That can be easily be four boxes inside a car and that data generated by all four is siloed at the moment, each with its own platform. Sharing the platform should be the way forward but nobody is willing to do that. They have their own platform and own vertical and the obvious question is “why should I change”. What we do is allow companies that are interested in having access to data to do so. Some stakeholders (like the future owner of a car) are willing to pay to get access to data about the vehicle, whereas others, like car recovery firms won’t. We’re essentially enabling different layers of monetization. M2M however is way more than just data and [referring to the car example], smart cities may come up with car-pooling schemes and incentivize users to subscribe to them. We are flexible enough to offer simple solutions [that go from being a simple conduit for data].
For some customers, we will hold the data safely for them given that they are quite small. Going up the line, we can do the integration. If you look at the example of a kiosk, vending machine or bike-renting service, there will be several companies involved and you can either do the integration at your end (in your data centre) which is usually very expensive or you can leave us to do it. You do one integration in the cloud and you leave your other partners to do their bit. Changing partners, for one, is easier as we control the way data is transmitted (depending on the requirements). Ultimately, our solution enables cities to monetise [the enormous amount of] data.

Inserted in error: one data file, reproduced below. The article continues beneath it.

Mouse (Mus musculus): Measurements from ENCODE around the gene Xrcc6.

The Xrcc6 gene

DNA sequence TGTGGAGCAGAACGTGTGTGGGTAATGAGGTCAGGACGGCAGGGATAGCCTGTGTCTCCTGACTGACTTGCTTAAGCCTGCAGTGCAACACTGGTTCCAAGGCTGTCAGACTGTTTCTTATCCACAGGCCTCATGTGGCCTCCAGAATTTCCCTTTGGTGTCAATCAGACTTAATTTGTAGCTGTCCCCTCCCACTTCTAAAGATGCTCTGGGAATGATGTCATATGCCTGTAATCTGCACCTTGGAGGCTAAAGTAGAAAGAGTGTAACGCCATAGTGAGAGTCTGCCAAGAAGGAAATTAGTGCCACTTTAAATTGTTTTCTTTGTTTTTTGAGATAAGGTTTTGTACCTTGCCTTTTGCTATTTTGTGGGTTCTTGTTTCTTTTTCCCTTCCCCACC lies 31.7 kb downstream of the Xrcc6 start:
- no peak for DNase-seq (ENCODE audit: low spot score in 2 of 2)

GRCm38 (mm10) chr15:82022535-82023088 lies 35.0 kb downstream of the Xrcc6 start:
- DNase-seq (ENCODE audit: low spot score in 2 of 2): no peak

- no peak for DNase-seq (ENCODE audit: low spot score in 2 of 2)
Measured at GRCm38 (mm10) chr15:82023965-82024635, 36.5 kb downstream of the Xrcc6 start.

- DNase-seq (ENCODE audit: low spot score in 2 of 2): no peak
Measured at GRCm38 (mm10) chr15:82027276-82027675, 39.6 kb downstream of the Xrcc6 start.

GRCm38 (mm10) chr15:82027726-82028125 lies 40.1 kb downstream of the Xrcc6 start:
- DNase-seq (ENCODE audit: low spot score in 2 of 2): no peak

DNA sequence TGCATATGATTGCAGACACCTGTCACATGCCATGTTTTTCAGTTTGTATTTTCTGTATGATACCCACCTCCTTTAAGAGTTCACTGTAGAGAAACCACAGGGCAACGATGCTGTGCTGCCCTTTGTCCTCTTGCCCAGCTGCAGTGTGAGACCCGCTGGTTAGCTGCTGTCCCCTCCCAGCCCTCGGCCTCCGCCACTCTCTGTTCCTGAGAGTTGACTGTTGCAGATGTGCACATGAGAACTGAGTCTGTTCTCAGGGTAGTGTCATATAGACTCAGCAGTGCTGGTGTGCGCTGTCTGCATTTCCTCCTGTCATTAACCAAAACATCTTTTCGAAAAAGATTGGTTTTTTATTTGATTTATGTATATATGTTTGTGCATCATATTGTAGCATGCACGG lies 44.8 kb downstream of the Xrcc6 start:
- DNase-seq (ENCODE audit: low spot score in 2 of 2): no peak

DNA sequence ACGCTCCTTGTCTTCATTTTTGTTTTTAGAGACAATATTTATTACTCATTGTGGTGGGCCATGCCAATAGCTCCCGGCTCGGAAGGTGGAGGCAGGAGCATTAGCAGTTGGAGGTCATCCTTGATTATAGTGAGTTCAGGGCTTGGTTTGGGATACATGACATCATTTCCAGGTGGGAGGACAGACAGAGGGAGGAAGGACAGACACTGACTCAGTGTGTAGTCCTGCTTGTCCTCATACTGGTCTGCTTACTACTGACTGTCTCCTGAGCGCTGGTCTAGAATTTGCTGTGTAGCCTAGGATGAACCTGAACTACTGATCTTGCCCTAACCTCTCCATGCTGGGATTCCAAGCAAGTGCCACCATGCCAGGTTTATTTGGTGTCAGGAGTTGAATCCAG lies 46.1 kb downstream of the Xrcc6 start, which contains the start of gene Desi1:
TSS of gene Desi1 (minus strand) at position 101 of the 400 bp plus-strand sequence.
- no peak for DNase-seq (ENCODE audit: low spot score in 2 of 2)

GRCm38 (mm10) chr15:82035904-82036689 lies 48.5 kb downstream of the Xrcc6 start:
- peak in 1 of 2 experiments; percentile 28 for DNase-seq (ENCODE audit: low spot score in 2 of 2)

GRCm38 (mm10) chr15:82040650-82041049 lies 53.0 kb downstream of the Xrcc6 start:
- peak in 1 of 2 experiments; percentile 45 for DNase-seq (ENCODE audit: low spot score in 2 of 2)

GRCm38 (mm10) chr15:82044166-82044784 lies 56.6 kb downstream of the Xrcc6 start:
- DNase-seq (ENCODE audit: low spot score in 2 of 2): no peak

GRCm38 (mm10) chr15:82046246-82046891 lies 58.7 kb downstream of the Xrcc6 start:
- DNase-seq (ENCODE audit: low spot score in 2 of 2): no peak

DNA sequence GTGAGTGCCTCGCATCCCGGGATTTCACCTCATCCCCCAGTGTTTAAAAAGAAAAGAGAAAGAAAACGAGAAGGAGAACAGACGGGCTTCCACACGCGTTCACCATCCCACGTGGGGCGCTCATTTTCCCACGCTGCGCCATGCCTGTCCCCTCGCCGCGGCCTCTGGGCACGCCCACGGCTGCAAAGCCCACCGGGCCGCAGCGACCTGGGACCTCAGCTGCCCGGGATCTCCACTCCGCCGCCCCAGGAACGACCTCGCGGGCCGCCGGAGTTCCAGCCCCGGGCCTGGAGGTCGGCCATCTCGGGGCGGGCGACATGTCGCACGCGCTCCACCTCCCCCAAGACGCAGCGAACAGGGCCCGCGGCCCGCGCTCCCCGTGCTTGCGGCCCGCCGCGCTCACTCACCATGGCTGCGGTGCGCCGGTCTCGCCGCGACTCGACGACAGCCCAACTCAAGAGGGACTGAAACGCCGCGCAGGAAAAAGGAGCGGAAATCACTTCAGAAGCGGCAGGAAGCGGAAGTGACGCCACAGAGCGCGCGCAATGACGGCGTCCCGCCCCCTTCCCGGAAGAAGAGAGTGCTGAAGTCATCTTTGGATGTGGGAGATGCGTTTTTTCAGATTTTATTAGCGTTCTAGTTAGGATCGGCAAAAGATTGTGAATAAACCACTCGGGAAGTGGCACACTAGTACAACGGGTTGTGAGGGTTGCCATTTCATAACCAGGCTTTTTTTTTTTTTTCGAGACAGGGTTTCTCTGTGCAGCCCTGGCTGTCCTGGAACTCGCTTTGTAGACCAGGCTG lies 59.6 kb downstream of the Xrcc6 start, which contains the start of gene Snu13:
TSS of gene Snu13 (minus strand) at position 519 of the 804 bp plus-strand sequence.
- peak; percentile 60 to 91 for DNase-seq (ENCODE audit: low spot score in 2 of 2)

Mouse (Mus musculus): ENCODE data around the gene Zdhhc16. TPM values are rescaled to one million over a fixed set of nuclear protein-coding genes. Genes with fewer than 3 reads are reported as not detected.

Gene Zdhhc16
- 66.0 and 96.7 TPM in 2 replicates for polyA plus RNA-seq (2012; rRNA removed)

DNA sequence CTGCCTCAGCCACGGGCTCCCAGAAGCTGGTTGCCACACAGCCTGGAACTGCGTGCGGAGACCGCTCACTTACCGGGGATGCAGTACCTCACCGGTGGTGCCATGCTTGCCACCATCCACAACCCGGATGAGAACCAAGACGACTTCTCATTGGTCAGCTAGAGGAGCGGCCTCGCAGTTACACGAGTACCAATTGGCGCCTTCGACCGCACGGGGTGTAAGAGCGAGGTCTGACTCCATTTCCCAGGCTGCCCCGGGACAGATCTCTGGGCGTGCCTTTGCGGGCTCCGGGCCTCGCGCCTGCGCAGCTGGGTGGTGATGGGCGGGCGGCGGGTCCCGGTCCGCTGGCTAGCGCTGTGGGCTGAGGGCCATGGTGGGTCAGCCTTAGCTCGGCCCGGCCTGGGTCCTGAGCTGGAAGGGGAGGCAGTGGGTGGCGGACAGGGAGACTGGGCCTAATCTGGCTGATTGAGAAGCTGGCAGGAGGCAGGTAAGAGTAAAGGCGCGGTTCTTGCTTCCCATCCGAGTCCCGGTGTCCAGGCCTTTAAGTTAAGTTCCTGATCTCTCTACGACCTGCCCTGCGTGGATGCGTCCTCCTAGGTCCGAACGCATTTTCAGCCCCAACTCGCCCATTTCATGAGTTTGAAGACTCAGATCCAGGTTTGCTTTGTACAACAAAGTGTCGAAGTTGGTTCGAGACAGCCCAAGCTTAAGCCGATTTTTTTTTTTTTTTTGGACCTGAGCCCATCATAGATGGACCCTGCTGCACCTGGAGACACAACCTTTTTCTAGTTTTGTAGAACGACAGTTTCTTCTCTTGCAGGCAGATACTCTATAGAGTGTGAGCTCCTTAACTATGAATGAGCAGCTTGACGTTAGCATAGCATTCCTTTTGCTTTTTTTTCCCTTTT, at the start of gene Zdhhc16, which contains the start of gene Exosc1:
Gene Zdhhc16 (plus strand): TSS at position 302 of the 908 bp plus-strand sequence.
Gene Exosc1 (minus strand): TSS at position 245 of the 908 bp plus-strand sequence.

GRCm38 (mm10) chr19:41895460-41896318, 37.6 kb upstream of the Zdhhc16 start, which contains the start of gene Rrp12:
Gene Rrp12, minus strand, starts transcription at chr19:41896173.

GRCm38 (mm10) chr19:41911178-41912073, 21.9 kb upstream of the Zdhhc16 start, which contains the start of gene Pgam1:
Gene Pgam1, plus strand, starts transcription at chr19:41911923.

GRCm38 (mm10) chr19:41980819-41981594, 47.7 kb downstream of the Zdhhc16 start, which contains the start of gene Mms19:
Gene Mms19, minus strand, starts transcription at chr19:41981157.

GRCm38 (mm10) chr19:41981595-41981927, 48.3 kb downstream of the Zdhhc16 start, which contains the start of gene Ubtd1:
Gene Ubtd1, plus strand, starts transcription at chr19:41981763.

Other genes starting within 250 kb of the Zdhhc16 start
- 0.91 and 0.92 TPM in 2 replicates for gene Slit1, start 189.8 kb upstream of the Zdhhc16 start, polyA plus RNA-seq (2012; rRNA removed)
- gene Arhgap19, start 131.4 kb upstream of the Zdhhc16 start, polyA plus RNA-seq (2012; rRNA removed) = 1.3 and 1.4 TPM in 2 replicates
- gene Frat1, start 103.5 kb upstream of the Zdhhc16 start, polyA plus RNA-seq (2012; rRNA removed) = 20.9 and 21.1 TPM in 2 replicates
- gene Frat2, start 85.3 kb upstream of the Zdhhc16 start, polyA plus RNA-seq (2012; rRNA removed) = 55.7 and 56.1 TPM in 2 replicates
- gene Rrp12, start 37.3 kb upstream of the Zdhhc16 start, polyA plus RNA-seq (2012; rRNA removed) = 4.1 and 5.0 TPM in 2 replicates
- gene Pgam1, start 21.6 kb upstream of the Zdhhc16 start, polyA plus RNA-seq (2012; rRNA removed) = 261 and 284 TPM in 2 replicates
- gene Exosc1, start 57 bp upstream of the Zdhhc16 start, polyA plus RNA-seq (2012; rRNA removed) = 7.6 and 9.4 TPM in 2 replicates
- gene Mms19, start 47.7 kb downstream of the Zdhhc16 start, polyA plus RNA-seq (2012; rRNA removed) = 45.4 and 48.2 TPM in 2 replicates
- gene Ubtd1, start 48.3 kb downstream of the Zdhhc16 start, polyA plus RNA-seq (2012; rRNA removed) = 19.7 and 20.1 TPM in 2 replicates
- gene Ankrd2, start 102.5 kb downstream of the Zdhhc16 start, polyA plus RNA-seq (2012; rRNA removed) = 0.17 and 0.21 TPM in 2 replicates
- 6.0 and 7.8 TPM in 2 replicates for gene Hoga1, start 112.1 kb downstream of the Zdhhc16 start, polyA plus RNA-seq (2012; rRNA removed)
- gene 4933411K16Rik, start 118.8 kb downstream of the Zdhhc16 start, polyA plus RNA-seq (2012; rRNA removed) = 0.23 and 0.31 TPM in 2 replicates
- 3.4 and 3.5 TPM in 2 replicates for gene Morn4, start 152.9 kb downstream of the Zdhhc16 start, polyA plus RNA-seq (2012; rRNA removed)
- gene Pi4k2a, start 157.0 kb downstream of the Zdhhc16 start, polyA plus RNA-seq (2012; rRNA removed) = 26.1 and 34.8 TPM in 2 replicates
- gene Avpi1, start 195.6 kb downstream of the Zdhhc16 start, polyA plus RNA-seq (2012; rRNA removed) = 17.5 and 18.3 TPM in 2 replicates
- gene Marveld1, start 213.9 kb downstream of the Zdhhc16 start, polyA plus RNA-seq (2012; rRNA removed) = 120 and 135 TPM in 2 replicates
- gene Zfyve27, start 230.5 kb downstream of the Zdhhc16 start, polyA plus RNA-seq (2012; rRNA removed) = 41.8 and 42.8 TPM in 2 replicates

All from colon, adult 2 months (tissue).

What do you come up with in order to convince cities to adopt your solutions?
There are three propositions. The first one is to tackle problems that cities often encounter; air quality, power consumption, distribution of traffic warden etc. Smart cities started with M2M services and when you add all of them, you get a [so-called] smart city. I’m not saying that there’s no exception to the rule but that is reality. Starting with problems is 90 per cent [of propositions]. Working with one department at the time is crucial; to anyone who tries to integrate a dozen departments in one go, I wish them good luck.
As for cost-cutting/money saving, unless you start to dig deeper and work closely with the mayor or the city, the cost information is not going to be obvious as people will not easily disclose this type of information. In addition, the focus must be on efficiency or increased productivity rather than just money; Doing more with less in order to save some money for other things. Then there’s the fact that there are cities that already have a lot of data. Our proposal in this case would be to approach them and say that we can help them monetise that data and drive some business or optimization. The third proposition is that in some countries, cities can even get EU funds to morph into a prestigious showcase, model city, possibly tied with a university.